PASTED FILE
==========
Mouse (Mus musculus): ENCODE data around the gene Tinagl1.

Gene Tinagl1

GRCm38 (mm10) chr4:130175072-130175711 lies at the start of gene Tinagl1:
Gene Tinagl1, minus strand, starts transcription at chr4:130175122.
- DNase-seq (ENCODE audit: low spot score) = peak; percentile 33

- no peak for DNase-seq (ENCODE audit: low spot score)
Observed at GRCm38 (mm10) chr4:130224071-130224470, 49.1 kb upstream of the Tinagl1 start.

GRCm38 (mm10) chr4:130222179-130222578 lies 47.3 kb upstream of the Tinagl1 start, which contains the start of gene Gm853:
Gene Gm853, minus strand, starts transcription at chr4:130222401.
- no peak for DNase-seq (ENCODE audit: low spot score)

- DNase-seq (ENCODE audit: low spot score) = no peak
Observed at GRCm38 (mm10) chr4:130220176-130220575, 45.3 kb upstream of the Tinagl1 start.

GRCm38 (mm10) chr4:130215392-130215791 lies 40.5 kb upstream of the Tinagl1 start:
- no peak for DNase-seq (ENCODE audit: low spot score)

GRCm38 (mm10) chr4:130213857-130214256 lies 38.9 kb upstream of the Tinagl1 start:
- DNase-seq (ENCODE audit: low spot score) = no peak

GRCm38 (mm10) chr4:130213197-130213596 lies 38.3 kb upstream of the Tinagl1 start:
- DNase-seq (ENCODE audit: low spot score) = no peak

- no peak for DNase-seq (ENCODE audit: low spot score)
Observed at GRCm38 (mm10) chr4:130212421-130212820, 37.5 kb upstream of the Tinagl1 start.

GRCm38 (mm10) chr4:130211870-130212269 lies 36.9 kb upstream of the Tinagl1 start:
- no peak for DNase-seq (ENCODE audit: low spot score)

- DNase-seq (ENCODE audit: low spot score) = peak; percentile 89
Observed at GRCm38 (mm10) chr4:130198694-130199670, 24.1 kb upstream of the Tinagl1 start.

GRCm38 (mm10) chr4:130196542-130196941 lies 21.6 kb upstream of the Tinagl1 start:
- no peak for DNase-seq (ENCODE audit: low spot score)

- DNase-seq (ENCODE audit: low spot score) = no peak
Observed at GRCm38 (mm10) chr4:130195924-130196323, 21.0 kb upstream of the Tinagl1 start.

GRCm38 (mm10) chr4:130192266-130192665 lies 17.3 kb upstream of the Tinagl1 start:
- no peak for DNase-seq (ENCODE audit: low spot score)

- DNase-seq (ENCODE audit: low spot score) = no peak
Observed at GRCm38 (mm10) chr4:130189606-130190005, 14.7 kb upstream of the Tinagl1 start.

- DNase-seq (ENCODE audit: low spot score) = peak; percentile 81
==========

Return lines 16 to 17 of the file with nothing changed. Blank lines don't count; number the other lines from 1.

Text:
- DNase-seq (ENCODE audit: low spot score) = no peak

GRCm38 (mm10) chr4:130213197-130213596 lies 38.3 kb upstream of the Tinagl1 start: